Health care just got better for our Veterans. They’ve served our country well and they deserve the best care possible. The MISSION ACT of 2018 was designed to deliver a better system.


Care for Veterans has been around in some form since the founding of our nation. The Veterans Administration as we know it was established in 1930. Since that time, it’s been in an ongoing state of evolution.

On June 6, 2018 the VA MISSION Act was signed into law. The act was designed to improve the health care system of services for Veterans. Some of the points addressed include prescription drug procedures, care outside the traditional VA network, and other modernizations.

Since its inception, the MISSION Act was to be implemented in both short and long-term fixes. One of those updates has just been released.

The New Improved VA MISSION Act

On June 6, 2019, exactly one year after the MISSION Act was signed into law, changes were implemented that further expand care to Veterans.

According to VA Secretary Robert Wilkie, “The changes not only improve our ability to provide the health care Veterans need, but also when and where they need it.” For many Veterans and their families, the changes come as a relief.

The Changes in a Nutshell

The changes in the MISSION ACT are designed to offer more options for Veterans. Now, more ways exist for Vets to access and receive care than before. Some forms of care not previously available are now a possibility. Even Vets in remote areas will have an easier time getting care.

The VA answers some of the top questions on the MISSION Act here.

Here’s a short list of some key points:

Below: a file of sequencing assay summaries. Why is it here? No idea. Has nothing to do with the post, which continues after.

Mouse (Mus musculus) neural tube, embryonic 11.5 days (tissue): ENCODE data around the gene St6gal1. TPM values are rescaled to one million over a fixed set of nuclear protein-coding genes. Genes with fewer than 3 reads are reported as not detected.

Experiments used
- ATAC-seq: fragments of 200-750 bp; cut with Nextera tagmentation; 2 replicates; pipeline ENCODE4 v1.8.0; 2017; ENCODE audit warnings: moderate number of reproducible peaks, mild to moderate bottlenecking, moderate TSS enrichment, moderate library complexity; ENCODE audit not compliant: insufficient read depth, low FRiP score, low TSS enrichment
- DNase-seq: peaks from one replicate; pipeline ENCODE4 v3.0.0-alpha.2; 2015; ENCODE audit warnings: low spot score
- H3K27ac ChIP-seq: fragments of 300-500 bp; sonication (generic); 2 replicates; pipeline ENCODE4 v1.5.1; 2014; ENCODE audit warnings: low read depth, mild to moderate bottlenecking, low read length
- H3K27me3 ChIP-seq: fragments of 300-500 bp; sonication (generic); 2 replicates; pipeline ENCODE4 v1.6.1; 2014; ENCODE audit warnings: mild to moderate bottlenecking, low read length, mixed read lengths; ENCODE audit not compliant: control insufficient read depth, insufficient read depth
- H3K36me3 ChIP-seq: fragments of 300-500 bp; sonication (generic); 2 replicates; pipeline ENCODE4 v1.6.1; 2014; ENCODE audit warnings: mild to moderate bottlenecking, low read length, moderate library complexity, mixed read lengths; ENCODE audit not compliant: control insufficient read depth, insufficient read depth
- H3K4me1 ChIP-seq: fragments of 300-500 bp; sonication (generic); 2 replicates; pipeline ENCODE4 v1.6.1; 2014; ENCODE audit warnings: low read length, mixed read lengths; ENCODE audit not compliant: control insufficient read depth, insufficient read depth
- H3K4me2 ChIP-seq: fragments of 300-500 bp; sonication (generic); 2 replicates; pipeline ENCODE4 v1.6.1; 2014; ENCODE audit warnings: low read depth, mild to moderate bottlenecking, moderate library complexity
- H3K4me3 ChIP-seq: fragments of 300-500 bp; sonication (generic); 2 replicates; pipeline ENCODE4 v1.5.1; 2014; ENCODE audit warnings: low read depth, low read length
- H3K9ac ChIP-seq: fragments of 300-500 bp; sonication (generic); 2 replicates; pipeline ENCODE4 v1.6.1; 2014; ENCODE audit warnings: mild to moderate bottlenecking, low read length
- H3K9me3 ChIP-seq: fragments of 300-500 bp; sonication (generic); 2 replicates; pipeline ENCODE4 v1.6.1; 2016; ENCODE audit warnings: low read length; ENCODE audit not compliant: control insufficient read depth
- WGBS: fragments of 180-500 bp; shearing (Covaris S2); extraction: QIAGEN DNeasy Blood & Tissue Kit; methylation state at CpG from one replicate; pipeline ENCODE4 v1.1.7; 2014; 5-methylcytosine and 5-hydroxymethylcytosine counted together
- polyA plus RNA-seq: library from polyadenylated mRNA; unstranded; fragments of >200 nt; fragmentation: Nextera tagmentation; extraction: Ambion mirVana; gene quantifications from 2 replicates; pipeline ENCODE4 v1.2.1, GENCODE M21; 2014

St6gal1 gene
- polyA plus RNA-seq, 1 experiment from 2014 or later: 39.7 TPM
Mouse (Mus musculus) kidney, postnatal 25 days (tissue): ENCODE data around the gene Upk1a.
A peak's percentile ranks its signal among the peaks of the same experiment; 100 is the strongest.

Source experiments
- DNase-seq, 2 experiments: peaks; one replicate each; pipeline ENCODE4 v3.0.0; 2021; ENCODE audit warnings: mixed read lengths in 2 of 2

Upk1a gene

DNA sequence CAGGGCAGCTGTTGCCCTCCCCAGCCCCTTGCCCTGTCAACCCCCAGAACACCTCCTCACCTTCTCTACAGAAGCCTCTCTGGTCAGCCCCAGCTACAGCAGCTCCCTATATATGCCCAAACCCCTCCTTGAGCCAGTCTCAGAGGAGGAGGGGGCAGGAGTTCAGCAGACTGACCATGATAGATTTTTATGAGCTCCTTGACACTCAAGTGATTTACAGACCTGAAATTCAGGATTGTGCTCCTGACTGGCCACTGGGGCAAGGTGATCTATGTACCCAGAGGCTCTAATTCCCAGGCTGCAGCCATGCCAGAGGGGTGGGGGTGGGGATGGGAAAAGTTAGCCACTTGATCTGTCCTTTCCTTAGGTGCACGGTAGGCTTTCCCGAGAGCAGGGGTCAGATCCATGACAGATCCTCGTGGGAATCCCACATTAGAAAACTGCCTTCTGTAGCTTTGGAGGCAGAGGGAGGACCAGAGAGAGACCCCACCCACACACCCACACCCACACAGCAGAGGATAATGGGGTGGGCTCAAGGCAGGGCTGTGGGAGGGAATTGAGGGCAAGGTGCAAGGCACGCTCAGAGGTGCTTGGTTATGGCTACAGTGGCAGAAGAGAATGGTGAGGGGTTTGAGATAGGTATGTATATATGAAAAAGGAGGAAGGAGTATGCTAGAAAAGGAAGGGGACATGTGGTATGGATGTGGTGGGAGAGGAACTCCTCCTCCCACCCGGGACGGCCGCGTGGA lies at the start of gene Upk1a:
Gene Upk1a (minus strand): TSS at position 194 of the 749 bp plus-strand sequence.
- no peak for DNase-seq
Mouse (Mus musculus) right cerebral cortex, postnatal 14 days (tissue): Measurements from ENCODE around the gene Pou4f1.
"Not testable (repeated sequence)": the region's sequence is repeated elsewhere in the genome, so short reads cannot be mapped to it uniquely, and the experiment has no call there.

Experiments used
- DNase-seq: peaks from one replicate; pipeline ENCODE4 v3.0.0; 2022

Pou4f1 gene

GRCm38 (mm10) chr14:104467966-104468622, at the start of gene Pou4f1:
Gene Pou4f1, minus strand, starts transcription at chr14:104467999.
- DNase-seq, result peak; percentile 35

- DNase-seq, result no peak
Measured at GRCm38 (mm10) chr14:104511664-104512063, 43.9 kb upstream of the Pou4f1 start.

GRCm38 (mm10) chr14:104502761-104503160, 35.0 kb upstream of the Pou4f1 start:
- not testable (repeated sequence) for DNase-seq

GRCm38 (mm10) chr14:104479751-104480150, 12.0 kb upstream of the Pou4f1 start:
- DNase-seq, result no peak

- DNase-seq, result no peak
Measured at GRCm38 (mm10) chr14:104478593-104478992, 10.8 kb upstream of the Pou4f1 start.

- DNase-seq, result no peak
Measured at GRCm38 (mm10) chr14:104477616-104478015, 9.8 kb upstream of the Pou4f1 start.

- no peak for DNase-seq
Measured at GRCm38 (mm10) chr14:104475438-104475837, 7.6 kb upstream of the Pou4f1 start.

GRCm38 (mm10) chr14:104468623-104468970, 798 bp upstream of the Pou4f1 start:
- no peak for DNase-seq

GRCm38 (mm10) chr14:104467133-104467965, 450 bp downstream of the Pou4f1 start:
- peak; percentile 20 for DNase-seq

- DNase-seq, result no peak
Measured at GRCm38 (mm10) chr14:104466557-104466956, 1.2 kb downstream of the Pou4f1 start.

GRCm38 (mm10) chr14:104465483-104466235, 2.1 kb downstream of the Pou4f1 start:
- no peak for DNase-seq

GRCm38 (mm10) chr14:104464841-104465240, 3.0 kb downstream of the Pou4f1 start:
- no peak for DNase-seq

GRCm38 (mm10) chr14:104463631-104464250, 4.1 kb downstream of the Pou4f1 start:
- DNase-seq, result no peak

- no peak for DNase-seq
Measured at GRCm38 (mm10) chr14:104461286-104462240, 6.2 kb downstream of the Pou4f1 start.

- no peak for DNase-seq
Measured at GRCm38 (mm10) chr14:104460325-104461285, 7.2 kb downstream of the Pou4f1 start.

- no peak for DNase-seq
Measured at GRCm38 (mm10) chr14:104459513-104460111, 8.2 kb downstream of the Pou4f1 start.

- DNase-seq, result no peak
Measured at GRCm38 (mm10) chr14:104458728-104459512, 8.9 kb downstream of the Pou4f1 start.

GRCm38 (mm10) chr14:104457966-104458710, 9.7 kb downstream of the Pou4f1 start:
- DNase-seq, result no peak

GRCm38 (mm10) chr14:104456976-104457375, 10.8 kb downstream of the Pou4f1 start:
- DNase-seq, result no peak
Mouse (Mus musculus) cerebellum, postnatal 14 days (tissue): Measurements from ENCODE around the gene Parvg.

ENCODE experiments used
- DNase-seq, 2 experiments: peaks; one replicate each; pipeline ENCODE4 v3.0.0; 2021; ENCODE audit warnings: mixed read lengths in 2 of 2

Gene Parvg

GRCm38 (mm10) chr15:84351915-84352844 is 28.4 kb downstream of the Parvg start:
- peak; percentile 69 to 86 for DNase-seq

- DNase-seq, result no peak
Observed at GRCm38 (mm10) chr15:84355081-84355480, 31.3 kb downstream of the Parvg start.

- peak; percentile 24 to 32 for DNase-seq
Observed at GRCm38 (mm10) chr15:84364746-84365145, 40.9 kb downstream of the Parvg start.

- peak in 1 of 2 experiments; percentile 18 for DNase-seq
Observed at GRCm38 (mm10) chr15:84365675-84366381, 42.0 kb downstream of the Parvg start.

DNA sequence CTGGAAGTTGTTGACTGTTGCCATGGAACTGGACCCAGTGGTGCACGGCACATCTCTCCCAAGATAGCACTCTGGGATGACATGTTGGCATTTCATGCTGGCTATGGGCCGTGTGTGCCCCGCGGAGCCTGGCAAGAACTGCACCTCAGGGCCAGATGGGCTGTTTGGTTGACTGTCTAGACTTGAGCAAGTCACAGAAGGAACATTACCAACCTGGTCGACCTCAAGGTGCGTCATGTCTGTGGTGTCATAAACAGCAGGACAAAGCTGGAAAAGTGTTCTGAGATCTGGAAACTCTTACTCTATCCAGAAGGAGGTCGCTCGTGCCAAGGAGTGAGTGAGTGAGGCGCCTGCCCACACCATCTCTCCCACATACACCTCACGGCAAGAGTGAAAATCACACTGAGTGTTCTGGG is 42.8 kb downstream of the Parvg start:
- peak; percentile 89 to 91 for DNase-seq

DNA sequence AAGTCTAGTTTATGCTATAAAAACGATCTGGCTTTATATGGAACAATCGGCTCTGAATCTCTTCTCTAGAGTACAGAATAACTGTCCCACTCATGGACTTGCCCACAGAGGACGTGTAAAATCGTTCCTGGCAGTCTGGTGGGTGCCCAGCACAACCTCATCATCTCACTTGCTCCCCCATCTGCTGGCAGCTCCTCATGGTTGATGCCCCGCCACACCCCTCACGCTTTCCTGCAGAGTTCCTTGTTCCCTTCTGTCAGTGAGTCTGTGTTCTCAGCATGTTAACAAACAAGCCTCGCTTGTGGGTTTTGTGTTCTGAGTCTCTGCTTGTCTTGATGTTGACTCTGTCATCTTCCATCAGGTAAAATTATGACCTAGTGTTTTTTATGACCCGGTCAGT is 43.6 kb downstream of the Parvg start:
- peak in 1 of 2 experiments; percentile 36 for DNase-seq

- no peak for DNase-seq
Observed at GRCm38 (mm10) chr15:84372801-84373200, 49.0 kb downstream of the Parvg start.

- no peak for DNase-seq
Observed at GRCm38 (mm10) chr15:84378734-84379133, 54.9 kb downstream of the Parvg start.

• The Veterans Choice Program is replaced by the Veterans Community Care Program.
• Program processes have been improved and eligibility requirements have been streamlined.
• Telehealth and urgent care services have been expanded.
• VA health care benefits can be used together with Indian Health Service of Tribal Health plans.
• An urgent care benefit is now available for non-emergency, non-life-threatening conditions.
• In some situations, approved non-VA “community care providers” can provide access to care you might otherwise not be able to get.
• In most cases, you must first get approval before accessing community care providers. A copayment may apply, as it would with a VA facility.

A Few Examples

Situations vary from one person to another, but here are two examples of what this might mean for you as a Veteran:

Non-VA Providers: If a certain type of health service isn’t provided by VA—you may be able to go to a non-VA provider using your VA coverage. Maternity care is one possible example. Certain criteria must be met, but this is great news for many vets.

Urgent Care Coverage: Veterans may use Urgent Care providers for non-emergent conditions like ear pain, sprains, bruises sore throat, flu-like symptoms and several other health issues.

Applying for VA Health Care Benefits

As with any government-issued benefit, the VA has specific requirements that must be met in order to receive health care. Some of it gets more complicated than we can discuss in this article. What we can easily say is that the basics relate to the years you served, where you served and the circumstances of your discharge.

Learn more about the requirements or start the application process here.

How Quinn Estate & Elder Law Helps Veterans

The attorneys at Quinn Estate & Elder Law are accredited through the VA to assist you in prosecuting your claim for benefits like these. We help you qualify and apply for these benefits.

Service Connected Disability Benefits: If you are a veteran that suffers from a disability that is a result of an incident, injury or event that occurred during your military service, then we can assist you in getting the benefits which you have earned by serving your country.

Non-Service Connected Disability Pension Benefits: This is a VA benefit available to both qualifying veterans and their surviving spouses. This program is designed to supplement the income of elderly and/or disabled veterans who gave up career opportunities to serve their country during a time of war.

Aid and Attendance: This benefit is available to veterans, their spouses, widows or widowers. This benefit is the highest level of pension available and is designed to offset to help offset the cost of nursing homes, assisted living communities, and personal care homes.

For a free consultation to discuss a game plan, call Quinn Estate & Elder Law at 636-428-3344.